When the trial court asked defendant for what purpose she might want to read portions of plaintiff's deposition to the jury, the answer given was: "Under the rules." The court could hardly determine admissibility or relevancy if not given specific purpose or purposes when faced with an objection from the opposing party. The court volunteered the purpose.
"THE COURT: You are offering it as a part of your case, and you had an opportunity to examine him in detail as to any of the matters contained in the deposition when he was on the stand. You are offering it as part of direct evidence.
"MR. CIVEROLO: That is correct, and under the rules I think I have the right to admit it for any purpose whatsoever.
"THE COURT: But there can be only one purpose, that is that it is part of the evidence in your case, and the Court would have to advise the jury of that."
Thereupon, the defendant submitted the specific portions of the deposition he wished to introduce. The court refused the tender because it felt that "all of those matters have already been before the jury." Unnecessary repetition is a valid ground for refusing to admit a deposition as part of one's case. Pursche v. Atlas Scraper and Engineering Co., 300 F.2d 467 (9th Cir. 1961), cert. denied 371 U.S. 911, 83 S.Ct. 251, 9 L.Ed.2d 170 (1962); Merchants Motor Freight v. Downing, supra.
On appeal defendant claims that "there was no attempt to introduce material that was not admissible." However, the question on appeal is whether the court erred in its ruling that all matters tendered had already been presented to the jury. We find that the record supports the court's ruling.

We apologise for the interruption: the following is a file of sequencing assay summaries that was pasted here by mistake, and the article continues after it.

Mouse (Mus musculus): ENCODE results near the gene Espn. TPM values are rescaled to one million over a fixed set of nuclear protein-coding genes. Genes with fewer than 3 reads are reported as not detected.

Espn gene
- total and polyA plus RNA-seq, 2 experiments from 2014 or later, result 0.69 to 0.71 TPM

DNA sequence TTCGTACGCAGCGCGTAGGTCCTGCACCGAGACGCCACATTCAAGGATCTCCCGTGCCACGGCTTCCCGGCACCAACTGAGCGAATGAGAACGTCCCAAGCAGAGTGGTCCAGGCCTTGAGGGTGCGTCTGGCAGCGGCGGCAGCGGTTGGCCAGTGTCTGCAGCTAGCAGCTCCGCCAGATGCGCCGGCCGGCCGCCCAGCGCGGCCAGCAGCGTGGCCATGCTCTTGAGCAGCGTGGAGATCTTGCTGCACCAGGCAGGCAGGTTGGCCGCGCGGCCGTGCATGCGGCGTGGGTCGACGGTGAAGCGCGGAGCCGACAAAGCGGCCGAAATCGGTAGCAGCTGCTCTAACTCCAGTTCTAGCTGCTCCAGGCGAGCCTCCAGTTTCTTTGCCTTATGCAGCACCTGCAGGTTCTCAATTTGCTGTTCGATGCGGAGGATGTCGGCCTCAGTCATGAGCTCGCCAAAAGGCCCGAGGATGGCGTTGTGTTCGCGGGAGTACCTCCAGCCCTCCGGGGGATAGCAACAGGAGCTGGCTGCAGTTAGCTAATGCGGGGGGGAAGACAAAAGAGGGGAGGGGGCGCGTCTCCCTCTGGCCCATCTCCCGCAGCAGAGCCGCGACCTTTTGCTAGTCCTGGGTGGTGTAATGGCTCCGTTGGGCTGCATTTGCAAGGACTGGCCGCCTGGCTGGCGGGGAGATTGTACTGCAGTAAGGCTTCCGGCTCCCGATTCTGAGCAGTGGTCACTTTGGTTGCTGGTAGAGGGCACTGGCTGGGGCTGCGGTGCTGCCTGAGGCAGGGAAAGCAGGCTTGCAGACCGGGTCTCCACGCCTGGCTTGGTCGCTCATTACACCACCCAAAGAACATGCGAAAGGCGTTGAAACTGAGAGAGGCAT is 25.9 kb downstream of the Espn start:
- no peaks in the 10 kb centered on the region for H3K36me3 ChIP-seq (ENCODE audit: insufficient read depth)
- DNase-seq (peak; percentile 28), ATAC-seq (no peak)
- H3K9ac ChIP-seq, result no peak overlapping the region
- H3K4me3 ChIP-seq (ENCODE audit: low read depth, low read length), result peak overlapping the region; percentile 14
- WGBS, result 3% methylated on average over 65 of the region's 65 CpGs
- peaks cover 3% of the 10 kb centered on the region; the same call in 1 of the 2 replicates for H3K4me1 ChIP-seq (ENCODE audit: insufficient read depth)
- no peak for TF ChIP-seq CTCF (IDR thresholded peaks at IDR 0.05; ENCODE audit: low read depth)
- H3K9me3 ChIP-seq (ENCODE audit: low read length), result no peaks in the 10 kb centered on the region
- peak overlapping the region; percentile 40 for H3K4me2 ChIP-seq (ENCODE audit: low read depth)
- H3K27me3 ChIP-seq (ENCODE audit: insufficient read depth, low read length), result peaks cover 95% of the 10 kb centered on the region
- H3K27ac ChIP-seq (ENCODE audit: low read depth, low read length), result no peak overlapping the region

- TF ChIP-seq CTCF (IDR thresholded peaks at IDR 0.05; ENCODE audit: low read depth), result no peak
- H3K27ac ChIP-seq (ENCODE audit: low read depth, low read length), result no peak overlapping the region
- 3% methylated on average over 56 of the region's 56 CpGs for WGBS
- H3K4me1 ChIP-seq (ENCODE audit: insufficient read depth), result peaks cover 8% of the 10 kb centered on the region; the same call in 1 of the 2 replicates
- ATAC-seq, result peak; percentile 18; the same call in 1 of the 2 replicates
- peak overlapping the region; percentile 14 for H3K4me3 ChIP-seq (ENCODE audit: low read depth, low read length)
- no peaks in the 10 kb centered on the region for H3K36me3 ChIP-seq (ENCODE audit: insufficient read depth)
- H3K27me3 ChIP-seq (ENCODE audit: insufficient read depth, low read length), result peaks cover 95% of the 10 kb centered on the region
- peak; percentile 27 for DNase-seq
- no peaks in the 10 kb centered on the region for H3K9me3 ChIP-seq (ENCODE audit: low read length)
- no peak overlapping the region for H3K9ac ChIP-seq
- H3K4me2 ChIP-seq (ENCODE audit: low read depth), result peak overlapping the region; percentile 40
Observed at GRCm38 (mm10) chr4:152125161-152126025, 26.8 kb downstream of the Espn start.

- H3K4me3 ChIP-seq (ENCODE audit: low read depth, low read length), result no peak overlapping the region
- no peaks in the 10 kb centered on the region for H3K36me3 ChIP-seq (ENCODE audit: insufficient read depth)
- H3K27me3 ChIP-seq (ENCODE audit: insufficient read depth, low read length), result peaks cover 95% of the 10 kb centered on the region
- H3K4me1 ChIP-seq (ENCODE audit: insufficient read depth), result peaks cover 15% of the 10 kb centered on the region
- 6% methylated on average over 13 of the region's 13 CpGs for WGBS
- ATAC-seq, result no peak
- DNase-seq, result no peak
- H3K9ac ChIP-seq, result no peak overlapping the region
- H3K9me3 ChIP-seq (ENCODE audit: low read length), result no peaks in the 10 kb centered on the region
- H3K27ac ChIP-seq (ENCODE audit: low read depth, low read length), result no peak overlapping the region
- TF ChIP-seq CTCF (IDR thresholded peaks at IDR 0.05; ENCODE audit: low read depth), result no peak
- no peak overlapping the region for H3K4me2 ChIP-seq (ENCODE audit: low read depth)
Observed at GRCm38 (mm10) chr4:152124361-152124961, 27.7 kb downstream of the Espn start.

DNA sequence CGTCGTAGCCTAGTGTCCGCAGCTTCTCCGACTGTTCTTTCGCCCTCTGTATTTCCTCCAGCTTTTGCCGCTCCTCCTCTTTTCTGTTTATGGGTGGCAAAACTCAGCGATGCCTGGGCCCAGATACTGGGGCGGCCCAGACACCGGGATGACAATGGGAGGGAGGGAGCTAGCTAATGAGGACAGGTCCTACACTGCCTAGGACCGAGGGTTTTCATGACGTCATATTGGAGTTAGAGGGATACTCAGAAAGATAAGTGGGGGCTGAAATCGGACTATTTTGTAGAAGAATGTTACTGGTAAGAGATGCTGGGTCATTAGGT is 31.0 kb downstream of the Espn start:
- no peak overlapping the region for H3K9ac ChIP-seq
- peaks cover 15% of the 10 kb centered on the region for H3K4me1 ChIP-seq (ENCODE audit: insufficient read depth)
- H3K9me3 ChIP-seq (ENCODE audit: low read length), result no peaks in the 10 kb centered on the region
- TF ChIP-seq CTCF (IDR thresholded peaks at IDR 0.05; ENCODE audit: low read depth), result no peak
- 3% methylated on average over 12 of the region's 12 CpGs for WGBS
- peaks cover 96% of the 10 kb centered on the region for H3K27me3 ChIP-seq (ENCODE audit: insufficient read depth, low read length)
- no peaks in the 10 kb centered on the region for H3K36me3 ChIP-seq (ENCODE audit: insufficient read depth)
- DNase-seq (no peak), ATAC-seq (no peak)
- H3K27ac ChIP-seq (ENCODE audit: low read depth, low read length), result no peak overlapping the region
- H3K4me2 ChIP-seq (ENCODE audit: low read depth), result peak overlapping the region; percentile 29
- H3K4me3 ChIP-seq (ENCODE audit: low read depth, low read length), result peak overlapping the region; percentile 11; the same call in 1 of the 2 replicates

Defendant also argues that the court restricted the purposes for which he was permitted to introduce the deposition. It is true that the court said: "But there can be only one purpose, that is that it is part of the evidence in your case. * * *" But the record shows that this statement was made in the context of defendant's failure to give any purpose for the introduction and the court volunteering one purpose for her. Defendant agreed with the court. She did not specify any other purposes for introduction of the deposition.
Defendant suggests that the court refused portions of the deposition which contained inconsistencies but nowhere below did she alert the court that she was introducing inconsistencies for impeachment purposes. She merely relied on the general statement: "* * * under the rules I think I have the right to admit it for any purpose whatsoever." Not having urged the court to admit the deposition to show inconsistencies, defendant may not raise that issue now. Associates Loan Company v. Walker, 76 N.M. 520, 416 P.2d 529 (1966); see State v. Heisler, 58 N.M. 446, 272 P.2d 660 (1954); Turrietta v. Wyche, 54 N.M. 5, 212 P.2d 1041 (1949).
Point III states:
"THE COURT ERRED IN REFUSING TO GIVE DEFENDANT'S REQUESTED INSTRUCTIONS #11 and #12 AS BOTH ARE PROPER PRESENTATION OF THE LAW AND WERE WITHIN THE ISSUES FRAMED BY THE PLEADINGS AND THE TESTIMONY AT TRIAL."
Requested Instruction No. 11 concerned the statutory duty of the driver of a vehicle on the highway and No. 12 was an instruction on the doctrine of last clear chance. We make no ruling whether the Requested Instructions correctly stated the law. Under the facts of this case, taken together with the other instructions given, these requested instructions merely re-emphasized the doctrine of contributory negligence. If instructions considered on a whole fairly present all issues of law applicable to the facts, then they are sufficient and it is not error to refuse all others as surplusage. Roybal v. Lewis, 79 N.M. 227, 441 P.2d 756 (1968); Flanary v. Transport Trucking Stop, 78 N.M. 797, 438 P.2d 637 (Ct.App. 1968).
We have considered defendant's other arguments and authorities and find nothing in them to cause us to conclude any differently.
It is so ordered.
SPIESS, C. J., and OMAN, J., concur.